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I'd like to compare two maps (A and B, these are 3-dimensional images from an MRI scanner) acquired from a set of 30 subjects. Each map is composed of a number of spatial units ("voxels"). The value of each voxel is one observation (there's about 10,000 per map). I'm running a linear regression analysis of the relationship between the paired voxels in maps A and B (A is the dependent variable Y, B is the independent variable X). I'm doing a regression analysis separately for each of the 30 subjects because pooling them would violate the assumption of independence of Y (I think, please correct me if I'm wrong). When it comes to summarising the results across all subjects, is it appropriate to report the mean + standard deviation of R-squared and the standardised regression coefficients? I'm especially unsure about the latter (the regression coefficients).

Thanks in advance.

Ahmed

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  • $\begingroup$ Why don't you pool the 30 samples and treat the data set as one? This would increase power and give weighted average effects. You could include interactions or random effects to see differences in coefficients across groups (samples). $\endgroup$ – tomka Sep 5 '16 at 9:30
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    $\begingroup$ Thanks @tomka. I wanted to do this initially, but the problem is, I think the assumption of the independence of Y observations would be violated in that case. Each "sample" is a single subject, each observation is a spatial unit in MRI space (a "voxel"). If I pool all the data, I will have observations from the same subject, which (I've been told) is not correct for a regression analysis. I'm happy to hear opposing views/justifications though. $\endgroup$ – Ahmed Sep 5 '16 at 10:06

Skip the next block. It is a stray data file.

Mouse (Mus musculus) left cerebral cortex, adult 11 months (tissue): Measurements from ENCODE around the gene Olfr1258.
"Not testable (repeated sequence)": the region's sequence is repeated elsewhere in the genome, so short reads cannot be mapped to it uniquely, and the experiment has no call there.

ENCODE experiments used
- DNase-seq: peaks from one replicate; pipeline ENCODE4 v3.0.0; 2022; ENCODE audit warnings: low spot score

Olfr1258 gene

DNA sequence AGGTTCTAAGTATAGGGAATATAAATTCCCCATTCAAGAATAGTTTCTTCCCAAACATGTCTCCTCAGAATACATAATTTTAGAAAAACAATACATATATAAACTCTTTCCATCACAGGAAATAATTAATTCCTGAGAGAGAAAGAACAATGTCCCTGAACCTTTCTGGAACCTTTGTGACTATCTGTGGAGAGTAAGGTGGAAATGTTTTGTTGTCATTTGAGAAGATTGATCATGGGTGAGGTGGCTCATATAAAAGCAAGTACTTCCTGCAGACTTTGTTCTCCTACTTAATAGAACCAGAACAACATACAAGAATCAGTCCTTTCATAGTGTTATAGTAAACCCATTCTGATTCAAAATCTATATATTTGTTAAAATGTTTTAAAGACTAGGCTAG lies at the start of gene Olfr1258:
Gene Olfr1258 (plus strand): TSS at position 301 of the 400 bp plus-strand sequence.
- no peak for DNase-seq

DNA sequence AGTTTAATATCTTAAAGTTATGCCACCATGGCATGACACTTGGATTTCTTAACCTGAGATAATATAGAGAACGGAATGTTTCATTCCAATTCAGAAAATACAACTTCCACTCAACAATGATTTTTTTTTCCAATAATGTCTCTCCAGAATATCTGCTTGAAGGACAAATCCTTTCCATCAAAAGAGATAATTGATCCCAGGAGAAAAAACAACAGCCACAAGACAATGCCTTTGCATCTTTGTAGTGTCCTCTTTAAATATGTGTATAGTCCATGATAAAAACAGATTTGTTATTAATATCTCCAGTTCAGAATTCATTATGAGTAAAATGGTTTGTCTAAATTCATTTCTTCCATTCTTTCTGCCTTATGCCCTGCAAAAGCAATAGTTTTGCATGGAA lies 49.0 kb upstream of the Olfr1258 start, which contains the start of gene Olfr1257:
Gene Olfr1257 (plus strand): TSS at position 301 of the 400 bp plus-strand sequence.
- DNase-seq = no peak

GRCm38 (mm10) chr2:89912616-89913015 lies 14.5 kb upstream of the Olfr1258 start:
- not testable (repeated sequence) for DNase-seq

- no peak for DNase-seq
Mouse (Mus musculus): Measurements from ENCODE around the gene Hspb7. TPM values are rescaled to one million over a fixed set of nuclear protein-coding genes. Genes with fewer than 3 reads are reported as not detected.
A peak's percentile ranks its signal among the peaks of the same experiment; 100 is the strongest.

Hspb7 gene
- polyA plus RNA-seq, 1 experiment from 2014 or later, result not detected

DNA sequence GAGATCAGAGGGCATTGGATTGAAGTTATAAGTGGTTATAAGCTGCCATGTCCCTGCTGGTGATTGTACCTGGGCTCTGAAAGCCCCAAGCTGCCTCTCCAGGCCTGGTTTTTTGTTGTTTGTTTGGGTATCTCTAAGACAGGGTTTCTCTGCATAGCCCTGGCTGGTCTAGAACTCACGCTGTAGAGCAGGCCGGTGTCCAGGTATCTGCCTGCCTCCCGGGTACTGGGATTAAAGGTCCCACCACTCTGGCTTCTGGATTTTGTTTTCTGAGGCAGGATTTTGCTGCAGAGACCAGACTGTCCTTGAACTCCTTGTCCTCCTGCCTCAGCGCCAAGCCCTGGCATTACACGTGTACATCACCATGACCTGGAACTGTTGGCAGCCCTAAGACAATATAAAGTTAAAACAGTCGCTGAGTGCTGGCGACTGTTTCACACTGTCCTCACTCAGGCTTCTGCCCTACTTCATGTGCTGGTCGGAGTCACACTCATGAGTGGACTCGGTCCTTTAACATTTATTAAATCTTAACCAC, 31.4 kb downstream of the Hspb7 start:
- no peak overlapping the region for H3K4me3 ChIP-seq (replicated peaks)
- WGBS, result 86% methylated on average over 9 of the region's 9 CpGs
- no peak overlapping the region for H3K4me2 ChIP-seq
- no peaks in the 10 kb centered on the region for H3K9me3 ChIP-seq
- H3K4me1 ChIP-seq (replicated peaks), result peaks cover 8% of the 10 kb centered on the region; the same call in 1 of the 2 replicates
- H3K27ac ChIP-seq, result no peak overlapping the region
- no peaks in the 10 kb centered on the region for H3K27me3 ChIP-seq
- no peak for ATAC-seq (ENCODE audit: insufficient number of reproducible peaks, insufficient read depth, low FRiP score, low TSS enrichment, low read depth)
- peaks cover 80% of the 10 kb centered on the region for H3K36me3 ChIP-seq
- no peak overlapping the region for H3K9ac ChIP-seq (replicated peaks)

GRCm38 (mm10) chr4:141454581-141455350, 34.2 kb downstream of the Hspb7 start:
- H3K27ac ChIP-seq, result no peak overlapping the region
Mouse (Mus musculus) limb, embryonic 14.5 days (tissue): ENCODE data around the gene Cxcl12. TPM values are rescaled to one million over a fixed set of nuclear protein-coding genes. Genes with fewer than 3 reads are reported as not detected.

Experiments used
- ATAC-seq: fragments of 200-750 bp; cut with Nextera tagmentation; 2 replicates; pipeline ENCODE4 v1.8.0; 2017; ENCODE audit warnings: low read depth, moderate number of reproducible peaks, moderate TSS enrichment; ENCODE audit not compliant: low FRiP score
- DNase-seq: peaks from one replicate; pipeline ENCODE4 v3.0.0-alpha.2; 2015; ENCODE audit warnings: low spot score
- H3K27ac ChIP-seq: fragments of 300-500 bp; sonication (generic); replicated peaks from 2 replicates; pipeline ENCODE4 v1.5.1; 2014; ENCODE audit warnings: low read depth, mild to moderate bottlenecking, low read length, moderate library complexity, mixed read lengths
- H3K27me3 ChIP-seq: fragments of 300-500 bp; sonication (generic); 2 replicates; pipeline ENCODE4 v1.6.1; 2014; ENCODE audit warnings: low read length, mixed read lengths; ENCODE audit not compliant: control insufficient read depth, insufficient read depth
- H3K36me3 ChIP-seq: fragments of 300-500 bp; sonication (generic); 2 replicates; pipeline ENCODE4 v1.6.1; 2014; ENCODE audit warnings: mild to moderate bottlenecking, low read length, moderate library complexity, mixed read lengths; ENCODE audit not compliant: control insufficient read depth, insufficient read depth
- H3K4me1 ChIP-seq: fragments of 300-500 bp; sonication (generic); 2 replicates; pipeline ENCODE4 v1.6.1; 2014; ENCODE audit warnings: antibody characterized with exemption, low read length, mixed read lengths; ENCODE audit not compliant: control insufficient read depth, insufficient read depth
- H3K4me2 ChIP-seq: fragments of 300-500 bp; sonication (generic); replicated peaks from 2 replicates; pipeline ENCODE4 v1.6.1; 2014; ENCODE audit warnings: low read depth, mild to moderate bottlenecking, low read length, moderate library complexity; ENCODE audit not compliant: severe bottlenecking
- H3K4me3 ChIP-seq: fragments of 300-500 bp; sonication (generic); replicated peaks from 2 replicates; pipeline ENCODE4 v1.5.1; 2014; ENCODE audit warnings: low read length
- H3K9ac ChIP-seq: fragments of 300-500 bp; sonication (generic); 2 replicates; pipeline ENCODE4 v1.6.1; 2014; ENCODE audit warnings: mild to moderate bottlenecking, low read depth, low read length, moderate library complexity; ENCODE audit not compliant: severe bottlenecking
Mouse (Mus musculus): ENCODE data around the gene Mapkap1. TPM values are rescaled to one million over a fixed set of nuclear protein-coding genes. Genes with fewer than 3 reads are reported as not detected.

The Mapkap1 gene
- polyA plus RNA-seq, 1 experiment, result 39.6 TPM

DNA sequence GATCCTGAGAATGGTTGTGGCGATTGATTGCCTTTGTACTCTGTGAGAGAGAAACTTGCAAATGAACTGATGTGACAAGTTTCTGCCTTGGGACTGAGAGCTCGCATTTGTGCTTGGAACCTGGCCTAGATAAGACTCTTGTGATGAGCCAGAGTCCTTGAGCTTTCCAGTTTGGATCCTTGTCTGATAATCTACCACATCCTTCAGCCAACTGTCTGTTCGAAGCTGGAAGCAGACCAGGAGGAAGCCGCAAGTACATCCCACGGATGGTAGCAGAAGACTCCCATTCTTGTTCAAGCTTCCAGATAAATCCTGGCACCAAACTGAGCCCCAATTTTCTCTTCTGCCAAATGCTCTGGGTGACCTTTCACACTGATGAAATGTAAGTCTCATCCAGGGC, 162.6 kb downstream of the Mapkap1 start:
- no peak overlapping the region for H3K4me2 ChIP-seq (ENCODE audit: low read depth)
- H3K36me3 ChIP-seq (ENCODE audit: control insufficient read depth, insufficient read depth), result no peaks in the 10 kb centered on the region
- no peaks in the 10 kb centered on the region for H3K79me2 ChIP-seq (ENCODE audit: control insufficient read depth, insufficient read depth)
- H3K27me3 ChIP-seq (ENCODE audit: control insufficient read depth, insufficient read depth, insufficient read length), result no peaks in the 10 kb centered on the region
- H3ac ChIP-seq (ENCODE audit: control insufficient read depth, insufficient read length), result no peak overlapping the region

• $\begingroup$ I think in this case it is necessary to adjust your question. I think this background information is needed to find the best solution. You may want to include detailed information on the substantial background, the sampling of units, and the (nested/spatial) structure of the data. $\endgroup$ – tomka Sep 5 '16 at 10:09
  • $\begingroup$ I think now it's clearer. I still think you could pool and control for within subject correlation by a mixed effects model. However even when analysing the maps separately per subject the spatial correlation needs to be taken into account. $\endgroup$ – tomka Sep 5 '16 at 11:22

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